new family for the kitten I’d welcomed into my house when I was first diagnosed with
“incurable” cancer. She was my talisman that I would live. How could I desert her when she
provided me with such hope and solace?
But I also know that in reality, my kitten who is now a cat, has found a good home with two cat
friends and two humans who adore her, and she adores them. My beautiful home is no longer a burden of maintenance, taxes, and repairs. If I’m honest, I was in need of a change, and events conspired to present me with one.
My past life was comfortable. Predictable. Fun, but not necessarily fulfilling. I decorated my
home’s walls with art and the stunning African floors with rugs. I surrounded myself in beauty
and it resonated deeply with me.
In time, I sensed a hollowness to my materialism. Its beauty wasn’t diminished, but I had
grown. I needed a connection to something greater. To pay the medical, legal ,and business
bills, and to re-find my own footing, I sold my house and took off in search of an elusive
I flew, I sailed, and I drove. Four continents and thousands of miles passed. I got into the
rhythm of traveling homeless. I became a good photographer and writer and even won a few
One of the things I love about travel is that on the road I feel reconnected with a sense of
possibility. Part of it is the intensity of being present in unfamiliar environments. And being
present opens the door to greater connection with oneself.
I now recognize that true travel is about mindset over matter, perspective over place. You can’t collect it. You can’t visit it. You must experience it. Joseph Campbell once said that :
“People say that what we’re all seeking is a meaning for life. I don’t think that’s what we’re
really seeking. I think that what we’re seeking is an experience of being alive, so that our life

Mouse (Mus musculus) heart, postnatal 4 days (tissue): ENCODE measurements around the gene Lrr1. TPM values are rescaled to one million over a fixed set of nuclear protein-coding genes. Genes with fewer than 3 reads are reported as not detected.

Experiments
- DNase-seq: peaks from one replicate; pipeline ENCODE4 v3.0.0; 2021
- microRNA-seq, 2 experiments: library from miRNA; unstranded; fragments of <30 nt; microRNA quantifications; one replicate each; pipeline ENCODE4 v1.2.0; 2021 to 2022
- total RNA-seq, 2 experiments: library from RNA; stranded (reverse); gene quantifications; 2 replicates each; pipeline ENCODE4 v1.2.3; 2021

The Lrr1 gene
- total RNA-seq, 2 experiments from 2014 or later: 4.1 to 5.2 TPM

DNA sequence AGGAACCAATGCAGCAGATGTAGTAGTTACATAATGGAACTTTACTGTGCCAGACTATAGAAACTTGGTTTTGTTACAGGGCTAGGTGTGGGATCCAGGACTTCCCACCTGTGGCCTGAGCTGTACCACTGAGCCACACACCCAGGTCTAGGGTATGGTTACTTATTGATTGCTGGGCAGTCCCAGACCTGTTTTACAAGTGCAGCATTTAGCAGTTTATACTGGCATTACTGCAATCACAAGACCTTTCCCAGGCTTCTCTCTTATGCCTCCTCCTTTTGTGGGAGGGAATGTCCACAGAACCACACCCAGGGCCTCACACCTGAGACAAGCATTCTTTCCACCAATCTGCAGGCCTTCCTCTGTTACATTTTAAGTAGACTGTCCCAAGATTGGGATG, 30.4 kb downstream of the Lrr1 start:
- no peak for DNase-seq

experiences on the purely physical plane will have resonances with our own innermost being
and reality, so that we actually feel the rapture of being alive.”
For me, the rapture of being alive is about being acutely present in the moment. And while the
novelty of travel fosters that presence, it’s available everywhere, every day.
I’ve come to see life as a road trip, full of twists and turns, ups and downs. There’s always a
new adventure around the corner. Perhaps it’s something seemingly mundane about how I
choose to react to someone. Perhaps it’s about choosing to understand rather than judge.
Whatever the situation, will I dare to be fully present, to live and experience that “rapture of
Road trips are never what we expect. Not if we’re open to the journey. Does the next bend in
the road reveal beauty or challenge or both? Or is it all in the eye of the beholder?
I am putting my hope in the latter because that I do control. And wherever my travels take me, I happily travel with myself. For that I am deeply grateful . I leave you with an Irish poem:
May the road rise up to meet you.
May the wind be always at your back.
May the sun shine warm upon your face;
the rains fall soft upon your fields and until we meet again,
may God hold you in the palm of His hand.
Pat Wetzel is a graduate of The Wharton School of Business, a pilot, a traveler, creator and host of the podcast Bump In The Road and author of the upcoming book Bump In The Road: Stories of Courage, Perseverance and Resilience.